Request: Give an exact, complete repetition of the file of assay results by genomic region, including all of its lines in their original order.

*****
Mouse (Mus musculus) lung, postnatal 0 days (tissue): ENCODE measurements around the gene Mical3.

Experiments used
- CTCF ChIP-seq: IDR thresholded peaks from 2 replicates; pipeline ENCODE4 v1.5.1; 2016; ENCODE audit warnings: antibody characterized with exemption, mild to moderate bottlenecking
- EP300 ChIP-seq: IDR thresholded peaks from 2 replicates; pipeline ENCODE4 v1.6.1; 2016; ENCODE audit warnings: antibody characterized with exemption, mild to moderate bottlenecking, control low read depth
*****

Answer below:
Mouse (Mus musculus) lung, postnatal 0 days (tissue): ENCODE measurements around the gene Mical3.

Experiments used
- CTCF ChIP-seq: IDR thresholded peaks from 2 replicates; pipeline ENCODE4 v1.5.1; 2016; ENCODE audit warnings: antibody characterized with exemption, mild to moderate bottlenecking
- EP300 ChIP-seq: IDR thresholded peaks from 2 replicates; pipeline ENCODE4 v1.6.1; 2016; ENCODE audit warnings: antibody characterized with exemption, mild to moderate bottlenecking, control low read depth